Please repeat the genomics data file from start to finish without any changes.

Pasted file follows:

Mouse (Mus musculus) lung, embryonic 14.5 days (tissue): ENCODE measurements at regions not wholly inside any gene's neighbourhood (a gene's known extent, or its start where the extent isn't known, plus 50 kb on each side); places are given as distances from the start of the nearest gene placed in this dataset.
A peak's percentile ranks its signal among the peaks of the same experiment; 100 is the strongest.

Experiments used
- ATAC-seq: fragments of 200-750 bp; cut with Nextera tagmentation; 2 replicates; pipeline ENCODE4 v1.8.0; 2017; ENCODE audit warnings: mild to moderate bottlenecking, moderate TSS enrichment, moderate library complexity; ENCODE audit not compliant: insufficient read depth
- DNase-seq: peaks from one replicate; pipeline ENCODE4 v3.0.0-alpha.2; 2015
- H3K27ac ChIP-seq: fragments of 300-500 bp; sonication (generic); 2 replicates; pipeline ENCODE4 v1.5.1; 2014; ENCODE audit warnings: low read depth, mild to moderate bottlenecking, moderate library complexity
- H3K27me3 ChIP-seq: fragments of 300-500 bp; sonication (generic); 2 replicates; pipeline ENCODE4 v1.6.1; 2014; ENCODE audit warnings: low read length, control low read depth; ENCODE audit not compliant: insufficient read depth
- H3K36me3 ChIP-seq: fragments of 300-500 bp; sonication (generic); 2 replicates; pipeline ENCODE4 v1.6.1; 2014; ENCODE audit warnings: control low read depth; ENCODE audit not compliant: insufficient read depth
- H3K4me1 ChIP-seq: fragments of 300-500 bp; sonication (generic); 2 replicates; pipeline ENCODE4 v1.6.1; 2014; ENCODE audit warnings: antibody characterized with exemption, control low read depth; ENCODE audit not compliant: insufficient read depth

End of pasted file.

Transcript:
Mouse (Mus musculus) lung, embryonic 14.5 days (tissue): ENCODE measurements at regions not wholly inside any gene's neighbourhood (a gene's known extent, or its start where the extent isn't known, plus 50 kb on each side); places are given as distances from the start of the nearest gene placed in this dataset.
A peak's percentile ranks its signal among the peaks of the same experiment; 100 is the strongest.

Experiments used
- ATAC-seq: fragments of 200-750 bp; cut with Nextera tagmentation; 2 replicates; pipeline ENCODE4 v1.8.0; 2017; ENCODE audit warnings: mild to moderate bottlenecking, moderate TSS enrichment, moderate library complexity; ENCODE audit not compliant: insufficient read depth
- DNase-seq: peaks from one replicate; pipeline ENCODE4 v3.0.0-alpha.2; 2015
- H3K27ac ChIP-seq: fragments of 300-500 bp; sonication (generic); 2 replicates; pipeline ENCODE4 v1.5.1; 2014; ENCODE audit warnings: low read depth, mild to moderate bottlenecking, moderate library complexity
- H3K27me3 ChIP-seq: fragments of 300-500 bp; sonication (generic); 2 replicates; pipeline ENCODE4 v1.6.1; 2014; ENCODE audit warnings: low read length, control low read depth; ENCODE audit not compliant: insufficient read depth
- H3K36me3 ChIP-seq: fragments of 300-500 bp; sonication (generic); 2 replicates; pipeline ENCODE4 v1.6.1; 2014; ENCODE audit warnings: control low read depth; ENCODE audit not compliant: insufficient read depth
- H3K4me1 ChIP-seq: fragments of 300-500 bp; sonication (generic); 2 replicates; pipeline ENCODE4 v1.6.1; 2014; ENCODE audit warnings: antibody characterized with exemption, control low read depth; ENCODE audit not compliant: insufficient read depth